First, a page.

I think other hon. Members who served on the Committee will agree that substantially this Bill is based upon and carries out the recommendations of the Joint Committee. I am sure there were four points which were constantly before the members of the Committee: first, the question whether a Bill was necessary; secondly, that any scheme of control should be administratively practicable and effective; thirdly, that the scheme should not place too onerous a burden upon the police who would have to administer it; and fourthly, that the scheme of control should not injure bona tide charities. Perhaps I may be permitted here to remind hon. Members that Parliamentary opposition to Bills is based on different reasons. For example, first because a Bill is too wide, and then on the contrary, because it is not wide enough. Therefore, I would draw the attention of the House to the fact that the Bill is strictly limited to house-to-house collections. I mention that because the point has already been raised in this Debate. The first Bill included places of entertainment and refreshment and during the Committee stage it was suggested that arcades and forecourts, railway stations and sports grounds, should also be included in the provisions. But the Committee came to the conclusion that the most serious evils arose from house-to-house collections, and they recommended that the Bill should be restricted to dealing with that aspect of the case. It was considered that if, later on, it was found that the activities of people of a certain type made any further legislation desirable it would be an easy matter to extend any existing Measure.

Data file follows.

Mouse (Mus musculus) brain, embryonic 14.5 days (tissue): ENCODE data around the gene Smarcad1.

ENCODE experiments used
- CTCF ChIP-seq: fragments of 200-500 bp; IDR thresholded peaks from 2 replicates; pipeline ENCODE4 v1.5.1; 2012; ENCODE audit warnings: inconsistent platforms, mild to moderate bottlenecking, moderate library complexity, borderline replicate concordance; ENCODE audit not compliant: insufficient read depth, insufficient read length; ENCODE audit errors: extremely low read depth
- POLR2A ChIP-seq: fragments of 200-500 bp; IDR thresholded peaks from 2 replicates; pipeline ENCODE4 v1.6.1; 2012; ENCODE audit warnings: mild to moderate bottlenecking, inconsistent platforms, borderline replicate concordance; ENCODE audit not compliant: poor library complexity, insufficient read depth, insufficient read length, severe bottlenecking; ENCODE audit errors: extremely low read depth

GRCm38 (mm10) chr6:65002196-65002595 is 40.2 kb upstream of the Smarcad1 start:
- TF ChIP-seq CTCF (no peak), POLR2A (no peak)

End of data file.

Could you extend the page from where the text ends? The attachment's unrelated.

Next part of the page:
Reference has already been made to the detailed evidence which was given before the Committee, and I do not intend to trouble hon. Members with any further extracts, but there are one or two points brought out in the evidence to which I would like to direct attention. Generally, I would say that, in my judgment, we had ample evidence of the extent to which this evil has been growing in recent years. We have detailed evidence based upon information from 27 towns and cities which are representative of the whole country including Manchester, Birmingham, Bradford, Carlisle, Dover, Huddersfield, Newcastle-on-Tyne, Maidstone, Middlesbrough, Peterborough, Scarborough and Wolverhampton. One of the witnesses was the chairman of the Police Committee of the Association of Municipal Corporations and he gave us, not only cases which had come to his notice as chairman of that committee, but also cases which had been brought before him in his capacity as a practising solicitor in Exeter. He said that hundreds of cases had been reported from time to time to the Police Committee of the Municipal Corporations Association.
Another witness who was questioned by the Committee upon the extent of this evil was the Secretary of the Charity Organisation Society whose evidence will be found on page 47. He said that the number of house-to-house collections during the last four years had increased by as much as 400 or 500 per cent. Reference has already been made in this Debate to the fact that this increase may have resulted from the transfer of the activities of certain people from street collections after those were controlled in 1916 to house-to-house collections. I ought to observe that the pseudo or bogus charitable organisation with which this Bill is seeking to deal does not profess to keep and publish proper accounts. The collectors are paid on a commission basis varying from 33⅓ to 50 per cent. in the amounts collected and there is no evidence at all that anything but a small proportion of the amount collected from house to house finds its way to those charities on whose behalf the collection is alleged to be made.